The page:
Do you know your rights as a working mother?


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Do you know your rights as a working mother?

As an expectant or recent mother you may be concerned about managing the responsibilities of caring for a new born child without compromising your career. Here we summarise the key employment law rights for mothers as well as future legal developments.

Maternity Leave

If you are an employee you can take a total of 52 weeks maternity leave. This includes 26 weeks “ordinary” leave and 26 weeks “additional leave”. Your maternity leave can start up to 11 weeks before the week of your due date.

During maternity leave you continue to build up entitlements to holiday leave and pay rises. If you return to work within ordinary maternity leave you are entitled to continue in the same role. However, if you take additional maternity leave, your employer can move you into a similar role (although the terms and conditions of your employment must be the same as before).

You may be eligible for statutory maternity pay, subject to a somewhat convoluted requirement (you must have worked for at least 26 weeks up to the 15th week before the week of your due date). Statutory maternity pay is 90% of your average weekly earnings for the first six weeks; and £135.45 thereafter (assuming this is less).  

Parental Leave

If you have worked for your employer for more than a year, you are entitled to 13 weeks’ parental leave. This is to allow for ongoing childcare responsibilities and can be can taken any time before your child’s fifth birthday.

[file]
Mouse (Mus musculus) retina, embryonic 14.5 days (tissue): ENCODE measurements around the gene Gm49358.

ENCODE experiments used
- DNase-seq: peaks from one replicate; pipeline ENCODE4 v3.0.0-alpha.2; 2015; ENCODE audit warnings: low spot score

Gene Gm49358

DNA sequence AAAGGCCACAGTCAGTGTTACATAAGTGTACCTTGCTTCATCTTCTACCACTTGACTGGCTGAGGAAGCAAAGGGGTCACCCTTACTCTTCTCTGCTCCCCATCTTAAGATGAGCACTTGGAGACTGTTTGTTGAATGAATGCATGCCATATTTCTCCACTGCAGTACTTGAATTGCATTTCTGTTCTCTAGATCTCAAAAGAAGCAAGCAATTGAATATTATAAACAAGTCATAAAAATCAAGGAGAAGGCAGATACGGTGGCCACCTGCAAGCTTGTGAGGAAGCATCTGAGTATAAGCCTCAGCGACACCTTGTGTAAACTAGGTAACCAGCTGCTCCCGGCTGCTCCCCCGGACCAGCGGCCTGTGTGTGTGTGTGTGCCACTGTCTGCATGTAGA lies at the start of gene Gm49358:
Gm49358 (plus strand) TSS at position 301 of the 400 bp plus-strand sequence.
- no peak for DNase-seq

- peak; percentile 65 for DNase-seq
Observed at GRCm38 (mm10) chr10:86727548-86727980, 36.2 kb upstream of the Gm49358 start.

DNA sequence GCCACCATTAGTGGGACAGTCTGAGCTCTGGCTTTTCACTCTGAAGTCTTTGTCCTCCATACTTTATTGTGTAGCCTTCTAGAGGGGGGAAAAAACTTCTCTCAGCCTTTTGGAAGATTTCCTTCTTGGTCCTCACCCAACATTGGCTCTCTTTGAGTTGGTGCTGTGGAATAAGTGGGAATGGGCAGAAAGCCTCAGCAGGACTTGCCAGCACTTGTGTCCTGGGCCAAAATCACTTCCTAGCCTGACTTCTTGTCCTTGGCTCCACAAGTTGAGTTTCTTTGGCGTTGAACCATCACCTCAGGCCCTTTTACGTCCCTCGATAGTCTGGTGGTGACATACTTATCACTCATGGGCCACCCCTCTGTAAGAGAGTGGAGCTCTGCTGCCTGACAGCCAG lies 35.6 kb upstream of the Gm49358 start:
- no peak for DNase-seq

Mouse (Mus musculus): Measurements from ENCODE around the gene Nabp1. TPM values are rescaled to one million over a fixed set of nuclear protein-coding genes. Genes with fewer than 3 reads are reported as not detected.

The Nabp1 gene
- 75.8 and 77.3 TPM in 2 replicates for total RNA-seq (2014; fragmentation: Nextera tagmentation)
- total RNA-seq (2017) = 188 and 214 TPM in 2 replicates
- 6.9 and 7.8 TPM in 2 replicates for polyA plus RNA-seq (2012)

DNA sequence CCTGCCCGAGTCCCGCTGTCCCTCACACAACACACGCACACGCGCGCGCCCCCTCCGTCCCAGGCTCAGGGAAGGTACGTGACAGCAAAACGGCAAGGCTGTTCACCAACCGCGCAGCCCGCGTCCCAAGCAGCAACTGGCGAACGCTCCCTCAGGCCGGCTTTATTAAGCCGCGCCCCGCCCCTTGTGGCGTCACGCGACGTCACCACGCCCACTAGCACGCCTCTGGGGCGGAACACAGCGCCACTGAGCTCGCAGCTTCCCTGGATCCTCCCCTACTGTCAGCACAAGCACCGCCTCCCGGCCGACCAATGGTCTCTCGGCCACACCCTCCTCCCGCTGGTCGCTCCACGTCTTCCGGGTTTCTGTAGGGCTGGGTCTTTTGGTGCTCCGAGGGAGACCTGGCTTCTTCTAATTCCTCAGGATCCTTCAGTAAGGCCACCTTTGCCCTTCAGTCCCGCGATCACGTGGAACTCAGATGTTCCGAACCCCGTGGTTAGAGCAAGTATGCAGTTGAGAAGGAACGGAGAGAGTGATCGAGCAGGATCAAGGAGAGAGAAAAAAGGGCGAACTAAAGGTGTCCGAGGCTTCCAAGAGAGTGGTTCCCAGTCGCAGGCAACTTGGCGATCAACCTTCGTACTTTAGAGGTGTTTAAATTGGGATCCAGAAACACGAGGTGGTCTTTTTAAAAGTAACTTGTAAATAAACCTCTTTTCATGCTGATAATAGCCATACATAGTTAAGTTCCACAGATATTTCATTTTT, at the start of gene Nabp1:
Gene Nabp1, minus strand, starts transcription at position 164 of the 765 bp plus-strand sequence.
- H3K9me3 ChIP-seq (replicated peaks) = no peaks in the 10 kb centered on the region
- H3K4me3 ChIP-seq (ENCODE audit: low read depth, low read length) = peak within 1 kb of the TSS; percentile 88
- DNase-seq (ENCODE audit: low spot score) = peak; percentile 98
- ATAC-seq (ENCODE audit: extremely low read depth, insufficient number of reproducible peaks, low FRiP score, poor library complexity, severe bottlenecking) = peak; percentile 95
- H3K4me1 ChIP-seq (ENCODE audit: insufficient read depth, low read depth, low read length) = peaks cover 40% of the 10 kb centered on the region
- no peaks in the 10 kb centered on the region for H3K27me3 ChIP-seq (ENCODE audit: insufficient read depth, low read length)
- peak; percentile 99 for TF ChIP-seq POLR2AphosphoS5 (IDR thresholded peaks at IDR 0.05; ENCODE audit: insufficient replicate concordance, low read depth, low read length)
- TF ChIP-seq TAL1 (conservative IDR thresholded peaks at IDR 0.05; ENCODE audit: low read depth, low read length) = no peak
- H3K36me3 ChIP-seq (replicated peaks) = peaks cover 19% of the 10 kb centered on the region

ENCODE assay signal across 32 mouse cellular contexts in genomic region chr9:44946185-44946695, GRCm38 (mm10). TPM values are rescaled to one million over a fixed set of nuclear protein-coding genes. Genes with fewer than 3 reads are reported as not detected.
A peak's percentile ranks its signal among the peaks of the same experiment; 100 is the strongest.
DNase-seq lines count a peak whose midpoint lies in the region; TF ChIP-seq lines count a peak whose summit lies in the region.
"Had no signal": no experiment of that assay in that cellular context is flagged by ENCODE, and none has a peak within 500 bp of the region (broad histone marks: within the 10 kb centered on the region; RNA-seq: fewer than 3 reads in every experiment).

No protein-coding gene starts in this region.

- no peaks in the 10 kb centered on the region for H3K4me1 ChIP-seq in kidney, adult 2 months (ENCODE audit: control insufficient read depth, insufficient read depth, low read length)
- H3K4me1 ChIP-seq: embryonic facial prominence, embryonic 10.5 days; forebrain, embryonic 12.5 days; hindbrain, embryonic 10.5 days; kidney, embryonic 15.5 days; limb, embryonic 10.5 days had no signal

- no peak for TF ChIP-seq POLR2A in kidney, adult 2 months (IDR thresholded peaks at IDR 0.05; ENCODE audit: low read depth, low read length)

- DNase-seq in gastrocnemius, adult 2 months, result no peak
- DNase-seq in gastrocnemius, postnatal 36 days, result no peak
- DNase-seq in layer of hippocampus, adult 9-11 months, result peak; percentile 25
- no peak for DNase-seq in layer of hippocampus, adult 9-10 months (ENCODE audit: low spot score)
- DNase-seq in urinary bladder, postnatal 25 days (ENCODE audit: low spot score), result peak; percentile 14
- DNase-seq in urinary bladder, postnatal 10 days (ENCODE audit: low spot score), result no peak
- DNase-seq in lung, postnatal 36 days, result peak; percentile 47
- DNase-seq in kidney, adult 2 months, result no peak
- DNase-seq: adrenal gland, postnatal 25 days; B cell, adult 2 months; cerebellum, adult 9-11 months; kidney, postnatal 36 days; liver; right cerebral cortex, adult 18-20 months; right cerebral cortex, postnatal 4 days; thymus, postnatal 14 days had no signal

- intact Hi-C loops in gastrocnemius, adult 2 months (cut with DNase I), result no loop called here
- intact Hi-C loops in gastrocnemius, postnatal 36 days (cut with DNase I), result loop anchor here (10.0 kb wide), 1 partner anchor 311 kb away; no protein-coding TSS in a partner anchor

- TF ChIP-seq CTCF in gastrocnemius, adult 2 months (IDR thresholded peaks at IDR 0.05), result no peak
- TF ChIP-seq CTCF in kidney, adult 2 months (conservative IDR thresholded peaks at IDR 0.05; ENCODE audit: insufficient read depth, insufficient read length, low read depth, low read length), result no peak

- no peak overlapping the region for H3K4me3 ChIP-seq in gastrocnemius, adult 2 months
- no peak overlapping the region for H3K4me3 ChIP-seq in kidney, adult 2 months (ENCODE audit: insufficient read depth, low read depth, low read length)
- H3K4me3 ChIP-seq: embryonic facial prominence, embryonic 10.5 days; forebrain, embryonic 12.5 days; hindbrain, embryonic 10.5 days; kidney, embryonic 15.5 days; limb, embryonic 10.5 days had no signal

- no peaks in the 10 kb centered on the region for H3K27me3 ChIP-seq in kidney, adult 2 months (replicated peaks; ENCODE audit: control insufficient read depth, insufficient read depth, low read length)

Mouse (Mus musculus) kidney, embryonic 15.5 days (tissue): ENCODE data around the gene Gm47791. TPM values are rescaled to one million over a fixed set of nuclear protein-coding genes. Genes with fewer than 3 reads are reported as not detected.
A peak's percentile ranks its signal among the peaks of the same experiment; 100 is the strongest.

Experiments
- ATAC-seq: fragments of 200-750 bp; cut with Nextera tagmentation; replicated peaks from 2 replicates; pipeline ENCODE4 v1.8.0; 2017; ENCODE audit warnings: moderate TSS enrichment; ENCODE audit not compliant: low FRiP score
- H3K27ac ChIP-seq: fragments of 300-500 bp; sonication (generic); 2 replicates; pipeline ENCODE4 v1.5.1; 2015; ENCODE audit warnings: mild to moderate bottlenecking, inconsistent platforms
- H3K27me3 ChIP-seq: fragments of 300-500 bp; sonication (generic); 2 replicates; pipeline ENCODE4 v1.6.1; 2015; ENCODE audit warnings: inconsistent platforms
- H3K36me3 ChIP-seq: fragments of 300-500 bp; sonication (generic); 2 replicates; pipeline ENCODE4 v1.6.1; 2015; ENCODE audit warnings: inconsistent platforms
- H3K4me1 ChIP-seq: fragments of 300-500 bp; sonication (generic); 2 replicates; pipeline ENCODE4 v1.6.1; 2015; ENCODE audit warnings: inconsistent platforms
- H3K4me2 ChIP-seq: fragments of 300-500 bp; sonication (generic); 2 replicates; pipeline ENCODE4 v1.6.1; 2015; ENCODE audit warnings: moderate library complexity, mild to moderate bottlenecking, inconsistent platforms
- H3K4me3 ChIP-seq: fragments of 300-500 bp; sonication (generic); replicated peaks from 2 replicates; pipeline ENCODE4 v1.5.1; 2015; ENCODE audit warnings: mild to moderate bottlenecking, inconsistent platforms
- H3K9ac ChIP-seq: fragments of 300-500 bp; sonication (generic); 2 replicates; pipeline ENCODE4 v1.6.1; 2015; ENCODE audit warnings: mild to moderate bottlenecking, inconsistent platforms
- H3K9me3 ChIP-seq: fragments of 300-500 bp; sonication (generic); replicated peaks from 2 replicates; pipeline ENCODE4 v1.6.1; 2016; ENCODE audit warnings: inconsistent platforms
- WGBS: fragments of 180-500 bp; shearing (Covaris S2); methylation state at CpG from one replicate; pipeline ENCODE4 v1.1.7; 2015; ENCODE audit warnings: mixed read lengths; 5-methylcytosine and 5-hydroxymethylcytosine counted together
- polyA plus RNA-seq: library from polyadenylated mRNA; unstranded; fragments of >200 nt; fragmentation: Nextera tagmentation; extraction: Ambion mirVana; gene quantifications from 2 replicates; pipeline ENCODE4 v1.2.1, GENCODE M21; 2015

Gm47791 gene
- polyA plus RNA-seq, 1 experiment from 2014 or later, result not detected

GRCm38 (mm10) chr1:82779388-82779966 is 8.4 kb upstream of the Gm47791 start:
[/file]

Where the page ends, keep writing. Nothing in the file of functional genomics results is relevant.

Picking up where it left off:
Flexible Working

As a mother, you have the right to make a statutory request for flexible working. The purpose of flexible working is to allow you to combine work commitments and childcare. Common arrangements include working from home; staggered hours; flexitime; job sharing; and part-time.

To make a statutory request you must set out in writing your proposed arrangements, the impact on the business and how any problems could be avoided.

Your employer must have a meeting with you to discuss the request and can only refuse it if they have a genuine commercial reason. You can appeal the decision if there was relevant information that your employer did not take into account, but not because you disagree with their decision.

Future Changes

There are several important changes to employment law coming up in the next few years that will affect mothers’ rights:
- Due to an EU Directive, the right to parental leave will be extended in March 2013 from 13 to 18 weeks, to be taken up to the child’s 18th birthday.
- In 2014 the government plans to extend the right to make a statutory request for flexible working to all employees (for example, friends and family who want to help you with childcare).
- In 2015 the current rules on maternity and paternity leave will be replaced by a new system allowing mother and fathers to share 12 months of parental leave between them.

If you need more information on maternity rights, bodies that may be able to assist include the Citizens’ Advice Bureau and ACAS (the Advisory, Conciliation and Arbitration Service). If you are considering taking legal action it is always advisable to contact an employment solicitor. 

If you would like to learn more about Maternity/Paternity leave and flexible working, visit Contact Law by clicking the logo:

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